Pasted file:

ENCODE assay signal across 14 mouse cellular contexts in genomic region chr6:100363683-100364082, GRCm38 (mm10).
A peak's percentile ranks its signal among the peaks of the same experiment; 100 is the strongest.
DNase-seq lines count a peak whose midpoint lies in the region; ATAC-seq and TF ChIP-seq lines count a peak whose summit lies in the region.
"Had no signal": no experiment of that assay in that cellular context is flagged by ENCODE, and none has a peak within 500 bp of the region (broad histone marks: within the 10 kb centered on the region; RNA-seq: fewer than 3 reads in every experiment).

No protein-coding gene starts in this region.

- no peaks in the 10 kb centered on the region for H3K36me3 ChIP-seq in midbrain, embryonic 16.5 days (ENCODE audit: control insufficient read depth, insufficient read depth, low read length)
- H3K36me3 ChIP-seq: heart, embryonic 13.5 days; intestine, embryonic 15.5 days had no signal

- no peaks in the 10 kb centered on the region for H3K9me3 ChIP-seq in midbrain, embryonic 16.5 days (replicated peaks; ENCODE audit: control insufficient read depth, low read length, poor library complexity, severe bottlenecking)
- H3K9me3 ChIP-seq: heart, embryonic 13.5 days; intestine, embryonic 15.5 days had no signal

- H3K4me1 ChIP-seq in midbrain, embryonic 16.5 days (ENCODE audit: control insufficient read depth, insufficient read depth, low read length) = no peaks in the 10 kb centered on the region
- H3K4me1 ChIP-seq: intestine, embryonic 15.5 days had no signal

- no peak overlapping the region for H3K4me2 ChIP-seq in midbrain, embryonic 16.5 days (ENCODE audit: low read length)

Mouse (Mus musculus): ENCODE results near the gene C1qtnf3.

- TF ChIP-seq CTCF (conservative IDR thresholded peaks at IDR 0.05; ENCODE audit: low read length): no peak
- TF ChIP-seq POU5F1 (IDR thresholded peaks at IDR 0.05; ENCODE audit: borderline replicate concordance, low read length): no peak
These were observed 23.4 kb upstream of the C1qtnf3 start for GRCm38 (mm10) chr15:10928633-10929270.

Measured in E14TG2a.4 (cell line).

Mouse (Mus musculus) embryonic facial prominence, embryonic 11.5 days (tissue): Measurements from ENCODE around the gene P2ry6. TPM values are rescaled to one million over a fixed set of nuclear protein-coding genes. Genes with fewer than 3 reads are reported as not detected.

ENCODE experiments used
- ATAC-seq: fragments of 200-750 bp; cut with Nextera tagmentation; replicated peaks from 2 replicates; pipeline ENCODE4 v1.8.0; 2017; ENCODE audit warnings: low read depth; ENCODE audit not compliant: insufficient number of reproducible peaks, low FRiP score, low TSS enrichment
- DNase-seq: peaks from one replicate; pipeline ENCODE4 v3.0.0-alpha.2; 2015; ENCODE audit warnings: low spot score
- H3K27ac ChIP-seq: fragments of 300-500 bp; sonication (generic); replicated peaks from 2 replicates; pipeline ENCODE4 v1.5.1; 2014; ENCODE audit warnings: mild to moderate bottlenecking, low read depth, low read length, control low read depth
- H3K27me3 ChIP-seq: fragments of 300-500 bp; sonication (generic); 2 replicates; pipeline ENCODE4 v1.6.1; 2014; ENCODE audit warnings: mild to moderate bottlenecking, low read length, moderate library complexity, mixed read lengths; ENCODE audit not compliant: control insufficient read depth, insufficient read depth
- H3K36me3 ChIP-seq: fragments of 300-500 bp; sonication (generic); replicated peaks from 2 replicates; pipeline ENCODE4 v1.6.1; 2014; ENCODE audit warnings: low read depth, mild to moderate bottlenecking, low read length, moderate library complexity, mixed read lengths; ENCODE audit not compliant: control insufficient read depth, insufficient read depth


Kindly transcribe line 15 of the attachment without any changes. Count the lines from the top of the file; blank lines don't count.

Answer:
- TF ChIP-seq POU5F1 (IDR thresholded peaks at IDR 0.05; ENCODE audit: borderline replicate concordance, low read length): no peak